Amy Binder

Professor, Director of Graduate Studies

Amy Binder received her BA in Anthropology from Stanford University and her MA and PhD in Sociology from Northwestern University. Her principal research interests are in the areas of cultural sociology, higher education, politics, and organizations.


Her first book Contentious Curricula: Afrocentrism and Creationism in American Public Schools (Princeton 2002) explored two challenges made to public school social studies and science curricula. The book received the 2003 Best Book Prize of the Culture Section of the American Sociological Association, the 2003 Distinguished Scholarship Prize of the Pacific Sociological Association, and the 2004 Outstanding Book Award from the American Educational Research Association (AERA).

Professor Binder’s recent book, Becoming Right: How Campuses Shape Young Conservatives, was published in January 2013. Co-authored with Kate Wood, the book looks at how today’s right-leaning college students experience life on two university campuses—one an elite private institution, the other a major public university—and how students belong to a web of national and local conservative organizations which provide considerable resources to them. In this work, Binder and Wood show that the college years are not simply a time when students consolidate their “natural” political inclinations developed in the family and high school but, rather, that those years are a highly influential period during which students learn distinctive conservative styles, such as “provocation” and “civilized discourse.” Different conservative styles, in this view, are largely the result of specific university settings, and these styles have significant consequences in today’s larger political world.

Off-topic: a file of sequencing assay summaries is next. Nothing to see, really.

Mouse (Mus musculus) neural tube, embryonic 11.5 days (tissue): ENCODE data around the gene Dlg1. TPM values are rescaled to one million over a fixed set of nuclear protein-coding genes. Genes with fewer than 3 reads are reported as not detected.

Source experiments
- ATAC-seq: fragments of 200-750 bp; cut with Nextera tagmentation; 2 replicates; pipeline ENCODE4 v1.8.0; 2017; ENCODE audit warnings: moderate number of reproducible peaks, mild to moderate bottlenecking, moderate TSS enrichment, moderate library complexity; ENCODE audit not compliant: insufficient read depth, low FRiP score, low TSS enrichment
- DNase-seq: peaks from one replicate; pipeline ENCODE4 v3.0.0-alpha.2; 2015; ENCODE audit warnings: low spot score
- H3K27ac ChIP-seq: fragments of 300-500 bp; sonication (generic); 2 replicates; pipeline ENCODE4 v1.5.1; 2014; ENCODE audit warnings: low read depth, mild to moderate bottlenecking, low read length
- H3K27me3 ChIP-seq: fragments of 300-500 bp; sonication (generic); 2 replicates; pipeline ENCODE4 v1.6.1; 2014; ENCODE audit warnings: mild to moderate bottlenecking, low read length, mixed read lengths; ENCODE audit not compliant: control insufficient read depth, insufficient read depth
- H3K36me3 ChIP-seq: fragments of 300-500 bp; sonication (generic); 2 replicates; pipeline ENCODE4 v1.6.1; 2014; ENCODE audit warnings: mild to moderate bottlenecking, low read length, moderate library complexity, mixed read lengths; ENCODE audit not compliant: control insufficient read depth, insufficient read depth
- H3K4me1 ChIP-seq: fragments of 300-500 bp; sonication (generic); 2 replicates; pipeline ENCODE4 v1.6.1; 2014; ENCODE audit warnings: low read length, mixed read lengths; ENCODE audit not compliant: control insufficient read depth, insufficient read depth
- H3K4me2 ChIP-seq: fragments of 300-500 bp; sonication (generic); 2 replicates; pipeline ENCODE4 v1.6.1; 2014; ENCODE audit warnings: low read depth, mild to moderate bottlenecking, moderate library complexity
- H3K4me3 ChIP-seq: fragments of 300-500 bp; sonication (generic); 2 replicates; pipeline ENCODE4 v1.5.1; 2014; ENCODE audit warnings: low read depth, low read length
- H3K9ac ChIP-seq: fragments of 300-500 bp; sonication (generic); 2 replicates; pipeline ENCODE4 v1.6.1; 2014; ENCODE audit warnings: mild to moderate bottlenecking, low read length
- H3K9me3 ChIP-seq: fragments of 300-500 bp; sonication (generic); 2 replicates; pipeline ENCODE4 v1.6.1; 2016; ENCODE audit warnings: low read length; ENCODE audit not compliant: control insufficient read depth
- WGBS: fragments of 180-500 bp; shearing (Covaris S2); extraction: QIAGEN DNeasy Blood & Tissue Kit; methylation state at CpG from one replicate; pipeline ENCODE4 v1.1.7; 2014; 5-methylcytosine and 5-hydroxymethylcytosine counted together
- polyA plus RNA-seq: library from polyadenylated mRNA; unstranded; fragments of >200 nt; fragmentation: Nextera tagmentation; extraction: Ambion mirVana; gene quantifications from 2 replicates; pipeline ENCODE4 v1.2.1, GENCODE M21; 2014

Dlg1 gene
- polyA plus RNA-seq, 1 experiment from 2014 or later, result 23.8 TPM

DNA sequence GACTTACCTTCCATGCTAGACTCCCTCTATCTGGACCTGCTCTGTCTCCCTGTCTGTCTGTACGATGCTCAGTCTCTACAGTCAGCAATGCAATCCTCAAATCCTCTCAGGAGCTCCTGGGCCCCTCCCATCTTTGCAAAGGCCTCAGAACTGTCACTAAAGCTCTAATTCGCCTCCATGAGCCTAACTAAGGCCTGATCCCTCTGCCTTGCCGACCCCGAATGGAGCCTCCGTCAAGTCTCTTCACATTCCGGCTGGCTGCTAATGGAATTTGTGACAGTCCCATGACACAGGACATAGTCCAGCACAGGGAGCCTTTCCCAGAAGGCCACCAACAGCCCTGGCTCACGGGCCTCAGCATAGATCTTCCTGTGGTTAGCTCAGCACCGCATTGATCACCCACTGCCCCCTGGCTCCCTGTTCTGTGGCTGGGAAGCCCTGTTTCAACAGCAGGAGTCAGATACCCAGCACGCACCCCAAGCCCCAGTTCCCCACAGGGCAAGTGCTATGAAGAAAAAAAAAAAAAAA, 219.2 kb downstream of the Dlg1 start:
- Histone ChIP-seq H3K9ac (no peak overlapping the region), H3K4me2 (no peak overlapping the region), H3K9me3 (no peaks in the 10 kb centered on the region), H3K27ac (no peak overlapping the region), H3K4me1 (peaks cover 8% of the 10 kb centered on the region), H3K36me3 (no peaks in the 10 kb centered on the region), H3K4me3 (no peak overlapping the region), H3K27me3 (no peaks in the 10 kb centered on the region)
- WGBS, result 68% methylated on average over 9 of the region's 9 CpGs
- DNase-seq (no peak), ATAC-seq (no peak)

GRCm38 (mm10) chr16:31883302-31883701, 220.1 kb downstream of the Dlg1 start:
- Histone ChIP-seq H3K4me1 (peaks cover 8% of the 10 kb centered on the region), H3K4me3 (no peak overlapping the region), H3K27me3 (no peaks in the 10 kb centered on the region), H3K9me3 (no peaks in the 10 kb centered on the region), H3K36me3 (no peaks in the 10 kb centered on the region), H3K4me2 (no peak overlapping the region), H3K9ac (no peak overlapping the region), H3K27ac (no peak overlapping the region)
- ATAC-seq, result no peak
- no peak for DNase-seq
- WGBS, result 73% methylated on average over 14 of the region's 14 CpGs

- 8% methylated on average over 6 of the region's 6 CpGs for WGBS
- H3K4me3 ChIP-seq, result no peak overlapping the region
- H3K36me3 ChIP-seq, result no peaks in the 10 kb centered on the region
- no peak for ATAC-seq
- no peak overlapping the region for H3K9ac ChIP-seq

Becoming Right has been reviewed widely, including in:

Professor Binder’s current project is a case study of Harvard and Stanford’s effects on students’ career aspirations—with a particular emphasis on students’ trajectories into finance, consulting, and high tech careers. Her co-authors on this project are UC San Diego graduate student Daniel Davis and Duke University graduate student Nick Bloom. For the full article, see "Career Funneling: How Elite Students Learn To Define and Desire 'Prestigious' Jobs."

Pieces of this research have appeared in:

Professor Binder was elected to serve as the 2014-2015 Chair of the Sociology of Education section of the American Sociological Association; is a member of the Scholars Strategy Network with San Diego organizers John Skrentny and David Fitzgerald; and is a deputy editor of the journal Sociology of Education, working alongside Rob Warren (editor), Evan Schofer (deputy editor) and Eric Grodsky (deputy editor).

At UC San Diego she is a founding member and organizer of an interdisciplinary workshop called The Workshop for the Study of Conservative Movements and has co-organized four UCSD Culture Conferences, resulting in a widely read special issue of The Annals of the American Academy of Political and Social Science called “Cultural Sociology and Its Diversity."

Professor Binder also is a board member and chair of the Board Affairs Committee for The Preuss School, UC San Diego’s award-winning charter middle and high school for first generation college-goers.

Winter 2016

SOCI 110: Qualitative Research in Educational Settings

SOCI 126: Social Organization of Education

Spring 2016

SOCG 216: Sociology of Culture